On the tv programme The Nation, the next day, Jacinda Ardern, in one of her ‘most left wing speeches’ according to Bryce Edwards, answered Lisa Owen’s inquiry as to whether she agreed with Winston’s prognosis. She said while the party campaigned on addressing capitalism’s failures by ‘tweaking’ the system, her view was that capitalism had been a blatant failure when measured by child poverty. And that “If you have hundreds of thousands of children living in homes without enough to survive, that’s a blatant failure. What else could you describe it as?”

It’s true that capitalism has failed low income earners who live in poverty at one of the highest rates in the developed world, and indeed, all over the world. It’s failed the children who live in those low-income homes. It’s failed the homeless. But capitalism has also failed our rivers, our oceans, biodiversity, future generations and our atmosphere.

But with Winston’s proclamation, and Jacinda’s elucidation, all of a sudden it’s ok to admit the Emperor’s clothes are a poor fit, that they fail to cover the regime’s inadequacies, its indecencies, the harms it causes in private.

We’re on a roll, with more in the new government’s due criticism of capitalism. This week, Trade Minister David Parker said that the proposed ban on non-resident foreign investors buying existing houses in New Zealand, was to address the pressures of the ‘excesses of capitalism’ in the form of the overseas 1% who can currently come in to this country and buy houses, driving up prices for good kiwi buyers.

The policy itself has been criticised as an ill directed, (xenophobic) dog whistle against perceived ‘others’, which may not make much difference to house price inflation, because it’s not matched with a capital gains tax, doesn’t apply to new builds, doesn’t apply to businesses, and the focus of the policy only creates between 5 and 20% of housing demand anyway.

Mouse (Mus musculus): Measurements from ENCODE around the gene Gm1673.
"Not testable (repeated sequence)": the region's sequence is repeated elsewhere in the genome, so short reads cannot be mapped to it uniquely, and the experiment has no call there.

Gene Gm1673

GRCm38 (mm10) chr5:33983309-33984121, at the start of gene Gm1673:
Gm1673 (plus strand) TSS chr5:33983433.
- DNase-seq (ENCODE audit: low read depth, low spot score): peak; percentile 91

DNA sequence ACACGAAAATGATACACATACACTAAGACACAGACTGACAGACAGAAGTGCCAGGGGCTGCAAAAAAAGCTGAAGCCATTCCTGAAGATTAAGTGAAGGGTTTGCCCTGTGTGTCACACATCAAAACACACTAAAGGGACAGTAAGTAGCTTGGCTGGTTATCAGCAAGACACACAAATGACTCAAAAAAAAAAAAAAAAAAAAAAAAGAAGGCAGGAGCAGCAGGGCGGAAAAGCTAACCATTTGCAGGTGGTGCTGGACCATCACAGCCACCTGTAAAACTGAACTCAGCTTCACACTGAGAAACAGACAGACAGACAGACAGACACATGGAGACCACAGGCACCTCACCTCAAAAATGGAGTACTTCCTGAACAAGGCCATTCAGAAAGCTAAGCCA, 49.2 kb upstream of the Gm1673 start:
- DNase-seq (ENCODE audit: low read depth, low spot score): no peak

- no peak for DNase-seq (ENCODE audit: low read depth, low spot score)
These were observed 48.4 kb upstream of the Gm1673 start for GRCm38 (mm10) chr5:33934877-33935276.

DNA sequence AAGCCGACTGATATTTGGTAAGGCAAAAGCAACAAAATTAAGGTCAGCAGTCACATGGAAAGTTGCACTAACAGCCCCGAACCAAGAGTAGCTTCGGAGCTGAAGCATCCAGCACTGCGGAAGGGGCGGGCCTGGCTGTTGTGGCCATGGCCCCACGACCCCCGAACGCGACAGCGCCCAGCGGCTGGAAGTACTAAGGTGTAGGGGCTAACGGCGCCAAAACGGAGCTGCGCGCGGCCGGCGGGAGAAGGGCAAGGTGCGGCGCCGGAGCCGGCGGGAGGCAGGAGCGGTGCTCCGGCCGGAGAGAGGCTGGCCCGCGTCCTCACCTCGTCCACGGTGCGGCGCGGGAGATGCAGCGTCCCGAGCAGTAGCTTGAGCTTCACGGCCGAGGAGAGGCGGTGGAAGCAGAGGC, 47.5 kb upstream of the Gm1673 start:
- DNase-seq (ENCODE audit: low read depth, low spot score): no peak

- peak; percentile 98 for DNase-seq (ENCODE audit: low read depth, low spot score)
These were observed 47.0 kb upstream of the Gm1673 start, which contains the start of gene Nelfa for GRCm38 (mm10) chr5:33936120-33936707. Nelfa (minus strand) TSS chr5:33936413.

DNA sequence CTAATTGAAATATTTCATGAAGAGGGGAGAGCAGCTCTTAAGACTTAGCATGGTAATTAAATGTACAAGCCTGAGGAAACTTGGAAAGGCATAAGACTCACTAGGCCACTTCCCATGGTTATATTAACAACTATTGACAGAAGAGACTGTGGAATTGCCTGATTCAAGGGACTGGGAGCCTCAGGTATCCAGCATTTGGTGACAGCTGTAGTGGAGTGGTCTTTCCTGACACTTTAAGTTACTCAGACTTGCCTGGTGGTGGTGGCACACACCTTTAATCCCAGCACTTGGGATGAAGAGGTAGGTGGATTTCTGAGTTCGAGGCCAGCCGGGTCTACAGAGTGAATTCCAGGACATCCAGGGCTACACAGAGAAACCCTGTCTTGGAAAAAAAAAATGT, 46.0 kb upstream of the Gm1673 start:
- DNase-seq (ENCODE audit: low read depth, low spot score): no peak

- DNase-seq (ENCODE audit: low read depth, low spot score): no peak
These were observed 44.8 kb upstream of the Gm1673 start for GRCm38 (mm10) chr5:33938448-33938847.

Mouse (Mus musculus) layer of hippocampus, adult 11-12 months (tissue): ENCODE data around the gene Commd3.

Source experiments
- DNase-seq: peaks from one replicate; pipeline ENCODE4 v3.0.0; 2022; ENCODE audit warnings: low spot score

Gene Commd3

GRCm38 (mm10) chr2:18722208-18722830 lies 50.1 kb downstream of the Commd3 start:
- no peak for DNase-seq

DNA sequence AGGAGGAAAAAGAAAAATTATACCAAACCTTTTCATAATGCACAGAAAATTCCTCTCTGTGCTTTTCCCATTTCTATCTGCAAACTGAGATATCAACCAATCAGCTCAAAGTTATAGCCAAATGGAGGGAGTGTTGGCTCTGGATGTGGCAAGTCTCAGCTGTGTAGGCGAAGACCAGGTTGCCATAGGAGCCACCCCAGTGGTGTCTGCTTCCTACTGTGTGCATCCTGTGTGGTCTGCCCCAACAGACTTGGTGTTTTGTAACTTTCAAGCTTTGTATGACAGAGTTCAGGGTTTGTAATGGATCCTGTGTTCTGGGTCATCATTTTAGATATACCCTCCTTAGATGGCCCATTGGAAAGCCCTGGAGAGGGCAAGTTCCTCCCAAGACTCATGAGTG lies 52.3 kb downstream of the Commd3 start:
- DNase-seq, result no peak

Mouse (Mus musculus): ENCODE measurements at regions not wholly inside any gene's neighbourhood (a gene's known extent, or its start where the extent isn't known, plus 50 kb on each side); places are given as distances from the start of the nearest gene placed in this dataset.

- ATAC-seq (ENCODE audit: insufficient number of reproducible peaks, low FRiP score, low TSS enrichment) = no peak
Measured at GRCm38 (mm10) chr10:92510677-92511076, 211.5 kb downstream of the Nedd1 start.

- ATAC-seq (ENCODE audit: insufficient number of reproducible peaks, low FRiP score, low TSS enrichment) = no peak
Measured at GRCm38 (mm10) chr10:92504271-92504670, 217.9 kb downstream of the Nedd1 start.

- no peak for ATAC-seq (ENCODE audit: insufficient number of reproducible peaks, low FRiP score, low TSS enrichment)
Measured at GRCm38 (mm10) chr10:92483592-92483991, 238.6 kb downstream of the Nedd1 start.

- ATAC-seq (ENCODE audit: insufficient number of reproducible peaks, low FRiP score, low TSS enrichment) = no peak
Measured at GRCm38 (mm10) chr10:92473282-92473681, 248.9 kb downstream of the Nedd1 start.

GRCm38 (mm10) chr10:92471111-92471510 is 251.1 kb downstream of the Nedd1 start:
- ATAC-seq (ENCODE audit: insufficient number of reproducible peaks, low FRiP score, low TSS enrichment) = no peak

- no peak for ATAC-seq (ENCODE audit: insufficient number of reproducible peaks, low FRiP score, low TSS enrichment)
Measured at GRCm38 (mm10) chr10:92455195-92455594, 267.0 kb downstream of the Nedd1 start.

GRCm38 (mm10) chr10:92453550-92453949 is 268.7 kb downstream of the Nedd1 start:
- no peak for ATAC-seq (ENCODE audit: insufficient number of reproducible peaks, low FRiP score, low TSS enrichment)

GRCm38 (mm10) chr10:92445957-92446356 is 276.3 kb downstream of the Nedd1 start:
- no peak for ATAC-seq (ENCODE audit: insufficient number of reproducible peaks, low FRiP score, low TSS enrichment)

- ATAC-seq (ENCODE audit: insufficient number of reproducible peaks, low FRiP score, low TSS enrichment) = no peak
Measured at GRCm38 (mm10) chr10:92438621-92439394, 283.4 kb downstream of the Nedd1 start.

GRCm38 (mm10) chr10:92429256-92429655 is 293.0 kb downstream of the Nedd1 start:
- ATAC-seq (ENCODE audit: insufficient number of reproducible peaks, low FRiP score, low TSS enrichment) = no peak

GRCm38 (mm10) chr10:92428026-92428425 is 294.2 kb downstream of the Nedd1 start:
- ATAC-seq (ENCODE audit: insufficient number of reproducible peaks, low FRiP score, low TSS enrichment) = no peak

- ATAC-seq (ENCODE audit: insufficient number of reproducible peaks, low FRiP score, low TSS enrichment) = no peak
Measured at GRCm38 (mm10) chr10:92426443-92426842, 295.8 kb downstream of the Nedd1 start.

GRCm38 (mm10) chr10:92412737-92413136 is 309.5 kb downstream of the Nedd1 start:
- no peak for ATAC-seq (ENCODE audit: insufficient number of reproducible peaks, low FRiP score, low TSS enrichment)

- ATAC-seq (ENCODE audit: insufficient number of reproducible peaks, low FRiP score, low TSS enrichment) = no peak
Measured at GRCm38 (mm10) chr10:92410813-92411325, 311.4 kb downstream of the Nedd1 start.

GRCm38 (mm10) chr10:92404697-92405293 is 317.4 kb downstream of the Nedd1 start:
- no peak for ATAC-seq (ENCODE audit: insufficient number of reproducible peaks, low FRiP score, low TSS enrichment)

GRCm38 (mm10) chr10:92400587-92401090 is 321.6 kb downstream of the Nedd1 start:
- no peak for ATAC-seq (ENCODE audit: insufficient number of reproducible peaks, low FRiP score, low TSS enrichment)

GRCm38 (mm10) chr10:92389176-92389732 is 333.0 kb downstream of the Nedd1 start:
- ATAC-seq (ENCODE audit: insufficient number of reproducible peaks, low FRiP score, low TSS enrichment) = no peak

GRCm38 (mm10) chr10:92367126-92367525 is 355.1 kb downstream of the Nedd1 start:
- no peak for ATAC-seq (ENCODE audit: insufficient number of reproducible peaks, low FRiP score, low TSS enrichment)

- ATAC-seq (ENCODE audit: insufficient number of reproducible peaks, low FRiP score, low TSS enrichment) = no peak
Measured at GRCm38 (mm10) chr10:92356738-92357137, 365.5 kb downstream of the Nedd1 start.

While speculative investment from foreign buyers might be causing a part of the house price inflation, it’s clear that most of the demand is driven by domestic investors and speculators, our own 1% who remain unaffected by this policy. There are clearly thousands of kiwis who had the good luck of access to a low but growing housing market and cheap interest rates to buy a collection of houses, all rented out, with interest and costs claimed against tax. Kiwis who responded to market signals and bought two, three, twenty houses to guard against their old age penury, but without regard to the housing insecurity of others. Criticisms of the global 1% buying existing houses in New Zealand, and current and planned policy settings, do nothing to address the impacts of our own 1%. After all, this sector of the community vote, and have a lot at stake, and we saw in the polls how the prospect of a capital gains tax could make all the difference to the outcome of the election. Despite the enthusiasm for a compassionate and empathetic governance style, self-interest and personal economic security for those who can get it, is a pretty strong force, even if it cuts others including the next generation, out of the market.

Can capitalism really deliver solutions to the problems it creates anyway, without causing worse injustice, if not here, then somewhere else in the world as our local achievements are offset by costs in some poorer country? Joven’s paradox says we can’t use green growth to build our way out of environmental damage, without creating more. We can’t grow ourselves out of finite resources and inequality using the model that created these problems in the first place. And with a duly expected economic slow-down or collapse, aren’t we just trying to secure the safety net and batten the hatches for more of what, for many, is an already bumpy ride? In our welfare system, accommodation allowance, working for families, planned heating subsidies, are we not just supporting the shortcomings of capitalism? Instead of regulated rent control, and companies paying decent wages, the government picks up the pieces. As usual isn’t the democratic system just effectively, co-opting real revolutionary energy and hitching it to the prevailing political order, ameliorating the worst effects of capitalism but doing little to change its wider instability or injustice?